In fourth position is Geert Wilders of the Dutch populist PVV, which could be the largest single party after the elections on 15 March in the Netherlands. This, and his ability to gain support for his vehemently anti-Islamic views in a country widely regarded as one of the more liberal in western Europe, put him ahead of his British ally.
In third place comes Binyamin Netanyahu, the Israeli prime minister. Again, not strictly “far enemy” and scarcely involved in the anti-ISIS war, but his hardline government is seen across the region as utterly dependent on the United States. Furthermore, the occupation of Palestinian territories, the rapid expansion of settlements, the separation barrier and other means of control constitute a running sore right across the Middle East, greatly aiding ISIS as it struggles to maintain its status.
In second position is Marine Le Pen of France's Front National. Her role as leader of the right-wing movement is doubly important as the presidential election in April-May nears. Her likely popularity with ISIS may not outlast that election, at least at its current high level – but it is unlikely to collapse completely. She will remain precious to ISIS, indeed a promise of what may still be to come.
Finally, in first place (and surely no surprise to anyone) is President Donald J Trump. His indiscriminate rhetoric, his stated aim of crushing ISIS, his anti-Islamic sentiments, his willingness to support torture and to detain suspects without trial, his unshakeable belief in American exceptionalism will – all will be welcomed by those ISIS leaders in Raqqa. Unless the unthinkable happens and he is forced out of office the ISIS view will be that there are four good years ahead, at least in this respect.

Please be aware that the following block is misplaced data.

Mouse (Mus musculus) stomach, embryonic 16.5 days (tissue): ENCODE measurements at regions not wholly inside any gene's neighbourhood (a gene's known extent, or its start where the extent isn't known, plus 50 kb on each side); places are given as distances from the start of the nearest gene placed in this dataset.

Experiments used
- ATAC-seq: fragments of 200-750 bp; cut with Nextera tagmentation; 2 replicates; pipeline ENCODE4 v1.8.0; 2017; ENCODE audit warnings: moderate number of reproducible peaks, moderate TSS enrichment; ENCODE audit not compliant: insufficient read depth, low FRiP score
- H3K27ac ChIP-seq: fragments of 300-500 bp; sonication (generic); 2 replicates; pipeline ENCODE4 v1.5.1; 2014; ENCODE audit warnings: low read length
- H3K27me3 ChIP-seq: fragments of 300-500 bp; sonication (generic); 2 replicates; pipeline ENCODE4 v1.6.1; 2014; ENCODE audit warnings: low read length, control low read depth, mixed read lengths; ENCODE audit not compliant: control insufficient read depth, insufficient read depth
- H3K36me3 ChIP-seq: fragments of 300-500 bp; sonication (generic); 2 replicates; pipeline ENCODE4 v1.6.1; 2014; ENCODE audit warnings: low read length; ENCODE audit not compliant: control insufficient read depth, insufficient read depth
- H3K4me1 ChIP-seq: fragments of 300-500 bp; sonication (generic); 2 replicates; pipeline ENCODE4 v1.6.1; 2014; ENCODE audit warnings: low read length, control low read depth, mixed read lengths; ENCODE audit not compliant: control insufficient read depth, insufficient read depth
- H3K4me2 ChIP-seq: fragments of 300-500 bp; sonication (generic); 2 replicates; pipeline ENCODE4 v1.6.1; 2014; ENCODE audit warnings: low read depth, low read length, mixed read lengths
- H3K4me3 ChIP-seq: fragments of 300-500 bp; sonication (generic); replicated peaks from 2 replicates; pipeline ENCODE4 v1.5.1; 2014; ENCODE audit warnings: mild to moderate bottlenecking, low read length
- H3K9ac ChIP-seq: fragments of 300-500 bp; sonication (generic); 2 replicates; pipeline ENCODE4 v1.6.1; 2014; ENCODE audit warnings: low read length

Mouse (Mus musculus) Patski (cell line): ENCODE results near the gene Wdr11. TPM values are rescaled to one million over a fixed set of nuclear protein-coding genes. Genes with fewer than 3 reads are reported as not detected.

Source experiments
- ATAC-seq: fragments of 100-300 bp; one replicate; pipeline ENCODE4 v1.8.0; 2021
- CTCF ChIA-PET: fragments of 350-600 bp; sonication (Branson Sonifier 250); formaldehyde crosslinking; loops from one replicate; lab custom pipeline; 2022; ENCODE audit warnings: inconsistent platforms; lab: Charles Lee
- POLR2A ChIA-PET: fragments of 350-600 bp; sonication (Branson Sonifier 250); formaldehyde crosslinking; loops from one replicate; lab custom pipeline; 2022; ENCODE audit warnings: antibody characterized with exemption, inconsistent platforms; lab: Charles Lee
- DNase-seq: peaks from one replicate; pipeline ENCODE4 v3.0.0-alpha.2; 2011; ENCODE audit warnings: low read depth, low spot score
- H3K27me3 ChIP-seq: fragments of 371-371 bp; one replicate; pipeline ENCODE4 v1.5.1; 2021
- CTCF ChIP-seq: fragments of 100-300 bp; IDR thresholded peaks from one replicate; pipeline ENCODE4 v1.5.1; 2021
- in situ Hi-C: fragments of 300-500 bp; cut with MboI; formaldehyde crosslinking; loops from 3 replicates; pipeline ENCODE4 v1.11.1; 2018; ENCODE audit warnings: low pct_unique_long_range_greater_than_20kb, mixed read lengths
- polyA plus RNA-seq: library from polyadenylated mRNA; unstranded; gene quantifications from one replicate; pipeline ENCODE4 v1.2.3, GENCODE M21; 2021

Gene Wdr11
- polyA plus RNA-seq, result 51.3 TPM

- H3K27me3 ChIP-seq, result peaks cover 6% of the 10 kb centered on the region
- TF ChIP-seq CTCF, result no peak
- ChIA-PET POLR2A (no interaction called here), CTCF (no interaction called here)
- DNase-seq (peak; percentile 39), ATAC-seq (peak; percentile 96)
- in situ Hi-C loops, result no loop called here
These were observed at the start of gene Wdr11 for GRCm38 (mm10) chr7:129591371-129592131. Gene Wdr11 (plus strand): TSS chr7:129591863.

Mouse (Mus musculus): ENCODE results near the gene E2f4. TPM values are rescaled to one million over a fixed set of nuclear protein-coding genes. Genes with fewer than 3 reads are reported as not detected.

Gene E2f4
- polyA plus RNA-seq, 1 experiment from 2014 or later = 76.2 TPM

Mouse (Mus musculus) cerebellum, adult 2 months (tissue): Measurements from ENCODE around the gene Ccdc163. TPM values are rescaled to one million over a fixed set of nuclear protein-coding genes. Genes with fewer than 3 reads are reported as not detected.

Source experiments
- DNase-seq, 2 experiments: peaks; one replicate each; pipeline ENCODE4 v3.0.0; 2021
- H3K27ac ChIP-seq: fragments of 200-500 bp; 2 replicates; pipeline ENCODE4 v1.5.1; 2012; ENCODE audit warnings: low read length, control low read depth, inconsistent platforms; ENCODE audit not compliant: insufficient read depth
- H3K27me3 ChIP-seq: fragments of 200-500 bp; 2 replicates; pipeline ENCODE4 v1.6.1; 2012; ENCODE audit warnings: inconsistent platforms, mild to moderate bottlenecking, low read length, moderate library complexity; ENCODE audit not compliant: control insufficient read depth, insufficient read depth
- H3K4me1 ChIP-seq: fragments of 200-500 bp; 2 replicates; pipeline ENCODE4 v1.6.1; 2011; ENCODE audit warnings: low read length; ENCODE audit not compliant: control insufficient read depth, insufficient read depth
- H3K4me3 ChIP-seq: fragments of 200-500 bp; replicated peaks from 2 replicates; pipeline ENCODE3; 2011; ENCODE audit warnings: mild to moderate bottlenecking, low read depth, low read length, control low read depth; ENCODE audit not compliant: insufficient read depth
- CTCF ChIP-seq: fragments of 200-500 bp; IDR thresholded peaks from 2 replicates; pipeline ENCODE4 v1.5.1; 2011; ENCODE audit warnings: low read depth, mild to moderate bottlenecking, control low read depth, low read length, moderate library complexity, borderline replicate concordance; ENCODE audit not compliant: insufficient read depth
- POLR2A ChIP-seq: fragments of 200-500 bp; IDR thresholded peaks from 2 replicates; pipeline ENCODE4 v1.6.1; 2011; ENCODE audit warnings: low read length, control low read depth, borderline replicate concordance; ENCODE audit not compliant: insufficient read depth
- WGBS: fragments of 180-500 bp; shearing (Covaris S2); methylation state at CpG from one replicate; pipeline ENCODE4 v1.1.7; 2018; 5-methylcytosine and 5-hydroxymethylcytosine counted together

If ISIS seeks persistently to present itself as the vital bulwark in the defence of Islam, then the sheer range of the enemies ranged against it serves it well. From Wilders to Le Pen, Trump to Putin, from Farage to el-Sisi, the richness and diversity of the opposition will be greatly appreciated – whatever those on the list might think.
The current situation in Syria and Iraq is so fluid that this kind of exercise might well be run every year with differing outcomes. It could all too easily be dismissed as flippant, but that would be a mistake.For behind it lies a largely unrecognised reality: that hatred and anger towards Muslims is of huge benefit to ISIS, even as the shape of its struggle faces fundamental changes in the Middle East.
After all, the world has been here before. The Taliban were gone in ten weeks in late 2001, the Saddam Hussein regime collapsed in three weeks in early 2003, the killing of bin Laden in May 2011 seemed to be the end of al-Qaida. Each proved a false dawn. ISIS in its present form may diminish, but the circumstances behind it remain. Its motivation extends beyond earthly life, and resentment towards the west across the Middle East is far deeper than most people in the former can begin to comprehend.
Whatever might replace ISIS will be greatly influenced by western attitudes towards the Muslim world. These attitudes are determined, in part, by a few key political figures. In this respect, a list of such people might have some value.